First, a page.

Traders are seeing something they haven’t seen in a while: more volume and more volatility.
The recent rise in interest rates is the initial catalyst. The 10-year yield is at the highest level since mid-March after a strong durable goods report and speculation that Stanford economist John Taylor is a stronger possibility to be named the next Fed chairman.
High yield ETFs are under some pressure on high volume. Much of this should calm down if President Donald Trump does what many traders want him to do: reappoint Janet Yellen or name Jerome Powell as Fed chair, and then name Taylor to be vice chair.
In trading technicals, the initial breakdown occurred at 9:45 a.m. EDT, when the S&P 500 broke below Tuesday’s lows and sell programs kicked in.
Then, at 10:15 a.m., the market took another leg down. The only headline was from The Wall Street Journal, which said the GOP was still considering changes to 401(k) deductions in the tax plan despite Trump’s vow to preserve that feature of the popular retirement plans.
As of early afternoon, the Dow was down 168 points.
It looks like a lot of volatility, but it isn’t. The Dow Jones industrial average used to move in a 125 to 150-point range every day, so this is not unusual on an historical basis. We just haven’t seen it in a long time.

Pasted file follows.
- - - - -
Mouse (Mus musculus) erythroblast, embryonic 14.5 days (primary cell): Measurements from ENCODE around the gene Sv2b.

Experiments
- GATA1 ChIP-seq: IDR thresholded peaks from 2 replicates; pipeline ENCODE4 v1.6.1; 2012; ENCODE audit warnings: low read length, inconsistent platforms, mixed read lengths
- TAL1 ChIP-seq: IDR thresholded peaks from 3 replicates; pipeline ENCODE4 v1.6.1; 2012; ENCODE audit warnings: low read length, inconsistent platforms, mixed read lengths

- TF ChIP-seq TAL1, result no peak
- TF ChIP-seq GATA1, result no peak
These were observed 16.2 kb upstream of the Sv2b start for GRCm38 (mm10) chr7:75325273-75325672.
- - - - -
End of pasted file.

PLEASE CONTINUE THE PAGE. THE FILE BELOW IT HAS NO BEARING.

As for corporate earnings, while there have been complaints about some parts of AMD’s numbers, most of the other companies reported numbers in line or better, including Freeport McMoRan, Hess, Norfolk Southern and Boeing.
What is unusual is the market’s recent relentless uphill climb: The Dow has added 5,400 points in 18 months for an average gain of 1,000 points every 3.6 months. It has risen more than 400 points since it first passed 23,000 on Oct. 18.
When you have those kinds of gains, traders are sitting on huge profits, and it’s easy to hit the sell button when you see some weakness in the market, technical or not.
You can see this in the action of ETFs. The biggest decliners have been in the sectors with the biggest momentum: semiconductors, biotech and robotics and artificial intelligence.